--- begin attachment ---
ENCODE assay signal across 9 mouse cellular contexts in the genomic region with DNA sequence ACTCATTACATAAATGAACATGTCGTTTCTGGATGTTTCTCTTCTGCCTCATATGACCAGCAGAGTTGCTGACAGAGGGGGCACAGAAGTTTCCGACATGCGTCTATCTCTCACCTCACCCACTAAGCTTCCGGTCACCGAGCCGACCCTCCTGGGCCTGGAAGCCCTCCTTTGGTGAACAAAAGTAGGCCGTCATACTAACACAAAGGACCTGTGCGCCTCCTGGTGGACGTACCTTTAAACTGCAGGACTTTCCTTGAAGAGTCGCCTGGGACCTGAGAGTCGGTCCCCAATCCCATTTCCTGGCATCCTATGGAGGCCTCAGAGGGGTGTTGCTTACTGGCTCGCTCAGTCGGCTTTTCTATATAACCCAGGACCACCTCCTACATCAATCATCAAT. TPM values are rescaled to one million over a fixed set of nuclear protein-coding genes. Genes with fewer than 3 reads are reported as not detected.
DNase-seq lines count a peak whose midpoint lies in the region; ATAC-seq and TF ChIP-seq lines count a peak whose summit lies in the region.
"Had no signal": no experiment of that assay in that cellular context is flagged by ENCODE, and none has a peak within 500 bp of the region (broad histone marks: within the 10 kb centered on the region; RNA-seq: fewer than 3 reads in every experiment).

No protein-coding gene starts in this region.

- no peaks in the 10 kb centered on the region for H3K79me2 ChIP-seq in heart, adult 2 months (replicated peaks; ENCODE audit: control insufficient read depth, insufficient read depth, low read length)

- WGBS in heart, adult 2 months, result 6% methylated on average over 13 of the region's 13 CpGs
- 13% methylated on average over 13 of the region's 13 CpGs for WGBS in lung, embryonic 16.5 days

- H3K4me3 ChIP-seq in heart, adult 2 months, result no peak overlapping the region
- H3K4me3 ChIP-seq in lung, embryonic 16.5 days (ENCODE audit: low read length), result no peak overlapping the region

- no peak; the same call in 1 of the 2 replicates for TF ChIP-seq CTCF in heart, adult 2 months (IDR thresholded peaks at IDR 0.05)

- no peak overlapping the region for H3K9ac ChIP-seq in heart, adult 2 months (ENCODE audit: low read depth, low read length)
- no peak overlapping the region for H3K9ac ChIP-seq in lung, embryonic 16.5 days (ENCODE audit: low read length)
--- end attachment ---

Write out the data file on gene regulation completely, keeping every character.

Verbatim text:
ENCODE assay signal across 9 mouse cellular contexts in the genomic region with DNA sequence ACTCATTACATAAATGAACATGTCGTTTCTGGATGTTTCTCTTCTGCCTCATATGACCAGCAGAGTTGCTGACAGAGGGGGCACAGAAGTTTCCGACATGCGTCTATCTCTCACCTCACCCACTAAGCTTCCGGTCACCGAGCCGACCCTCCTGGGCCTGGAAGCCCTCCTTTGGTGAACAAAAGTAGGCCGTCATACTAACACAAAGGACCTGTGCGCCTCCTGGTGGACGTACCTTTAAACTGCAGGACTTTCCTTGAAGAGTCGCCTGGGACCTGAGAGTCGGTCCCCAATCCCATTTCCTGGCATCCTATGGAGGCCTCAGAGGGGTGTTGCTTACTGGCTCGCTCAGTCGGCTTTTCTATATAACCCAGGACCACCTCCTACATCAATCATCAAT. TPM values are rescaled to one million over a fixed set of nuclear protein-coding genes. Genes with fewer than 3 reads are reported as not detected.
DNase-seq lines count a peak whose midpoint lies in the region; ATAC-seq and TF ChIP-seq lines count a peak whose summit lies in the region.
"Had no signal": no experiment of that assay in that cellular context is flagged by ENCODE, and none has a peak within 500 bp of the region (broad histone marks: within the 10 kb centered on the region; RNA-seq: fewer than 3 reads in every experiment).

No protein-coding gene starts in this region.

- no peaks in the 10 kb centered on the region for H3K79me2 ChIP-seq in heart, adult 2 months (replicated peaks; ENCODE audit: control insufficient read depth, insufficient read depth, low read length)

- WGBS in heart, adult 2 months, result 6% methylated on average over 13 of the region's 13 CpGs
- 13% methylated on average over 13 of the region's 13 CpGs for WGBS in lung, embryonic 16.5 days

- H3K4me3 ChIP-seq in heart, adult 2 months, result no peak overlapping the region
- H3K4me3 ChIP-seq in lung, embryonic 16.5 days (ENCODE audit: low read length), result no peak overlapping the region

- no peak; the same call in 1 of the 2 replicates for TF ChIP-seq CTCF in heart, adult 2 months (IDR thresholded peaks at IDR 0.05)

- no peak overlapping the region for H3K9ac ChIP-seq in heart, adult 2 months (ENCODE audit: low read depth, low read length)
- no peak overlapping the region for H3K9ac ChIP-seq in lung, embryonic 16.5 days (ENCODE audit: low read length)